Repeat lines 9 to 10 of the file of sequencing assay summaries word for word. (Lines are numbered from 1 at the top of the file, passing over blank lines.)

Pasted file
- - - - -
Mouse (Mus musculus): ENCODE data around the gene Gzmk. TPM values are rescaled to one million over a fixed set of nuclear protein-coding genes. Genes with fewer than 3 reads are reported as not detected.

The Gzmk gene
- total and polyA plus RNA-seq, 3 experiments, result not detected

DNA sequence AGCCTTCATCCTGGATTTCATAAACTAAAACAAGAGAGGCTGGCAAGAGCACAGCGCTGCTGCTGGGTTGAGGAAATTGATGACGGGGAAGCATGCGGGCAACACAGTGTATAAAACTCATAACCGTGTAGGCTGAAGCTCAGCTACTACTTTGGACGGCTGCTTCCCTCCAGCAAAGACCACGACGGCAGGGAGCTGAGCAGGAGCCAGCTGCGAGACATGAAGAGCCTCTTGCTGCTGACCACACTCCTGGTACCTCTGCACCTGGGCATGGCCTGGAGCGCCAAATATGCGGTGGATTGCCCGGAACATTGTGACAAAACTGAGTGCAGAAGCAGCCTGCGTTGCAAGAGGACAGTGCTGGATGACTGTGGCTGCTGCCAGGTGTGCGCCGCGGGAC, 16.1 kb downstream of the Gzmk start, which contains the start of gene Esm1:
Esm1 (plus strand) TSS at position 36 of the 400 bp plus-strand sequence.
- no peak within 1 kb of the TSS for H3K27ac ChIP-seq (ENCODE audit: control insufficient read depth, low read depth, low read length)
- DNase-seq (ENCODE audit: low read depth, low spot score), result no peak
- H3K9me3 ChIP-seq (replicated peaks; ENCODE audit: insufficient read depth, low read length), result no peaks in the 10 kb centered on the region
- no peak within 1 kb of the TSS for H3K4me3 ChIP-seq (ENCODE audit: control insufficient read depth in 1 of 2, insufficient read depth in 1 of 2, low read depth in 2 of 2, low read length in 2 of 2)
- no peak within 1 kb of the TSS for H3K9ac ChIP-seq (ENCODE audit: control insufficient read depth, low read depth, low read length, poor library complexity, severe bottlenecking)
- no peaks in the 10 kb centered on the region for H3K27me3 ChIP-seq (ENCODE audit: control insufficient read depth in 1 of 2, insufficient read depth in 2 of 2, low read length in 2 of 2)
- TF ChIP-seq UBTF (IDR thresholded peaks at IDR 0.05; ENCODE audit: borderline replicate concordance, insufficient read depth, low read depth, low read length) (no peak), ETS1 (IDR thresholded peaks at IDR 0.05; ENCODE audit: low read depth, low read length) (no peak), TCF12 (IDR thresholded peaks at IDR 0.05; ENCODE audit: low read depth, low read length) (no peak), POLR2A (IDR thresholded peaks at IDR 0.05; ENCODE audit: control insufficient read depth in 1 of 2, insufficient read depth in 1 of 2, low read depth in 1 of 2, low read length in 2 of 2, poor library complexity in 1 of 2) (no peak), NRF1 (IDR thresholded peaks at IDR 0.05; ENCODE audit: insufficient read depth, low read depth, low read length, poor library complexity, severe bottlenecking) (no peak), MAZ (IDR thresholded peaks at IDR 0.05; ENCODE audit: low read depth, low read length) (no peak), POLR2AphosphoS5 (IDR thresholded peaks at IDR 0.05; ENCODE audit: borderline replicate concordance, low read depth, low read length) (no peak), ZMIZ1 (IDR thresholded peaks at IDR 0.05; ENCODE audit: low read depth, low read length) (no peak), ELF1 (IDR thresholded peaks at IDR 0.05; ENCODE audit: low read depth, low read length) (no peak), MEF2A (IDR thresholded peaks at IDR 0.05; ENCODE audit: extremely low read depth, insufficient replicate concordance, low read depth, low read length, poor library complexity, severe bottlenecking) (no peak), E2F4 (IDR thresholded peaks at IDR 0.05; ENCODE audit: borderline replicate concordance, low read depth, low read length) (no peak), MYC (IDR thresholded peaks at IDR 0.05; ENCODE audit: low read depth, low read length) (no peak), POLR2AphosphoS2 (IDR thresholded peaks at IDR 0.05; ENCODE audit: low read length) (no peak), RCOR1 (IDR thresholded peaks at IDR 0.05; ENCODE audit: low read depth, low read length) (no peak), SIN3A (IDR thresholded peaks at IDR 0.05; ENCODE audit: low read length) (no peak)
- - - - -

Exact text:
- no peak within 1 kb of the TSS for H3K4me3 ChIP-seq (ENCODE audit: control insufficient read depth in 1 of 2, insufficient read depth in 1 of 2, low read depth in 2 of 2, low read length in 2 of 2)
- no peak within 1 kb of the TSS for H3K9ac ChIP-seq (ENCODE audit: control insufficient read depth, low read depth, low read length, poor library complexity, severe bottlenecking)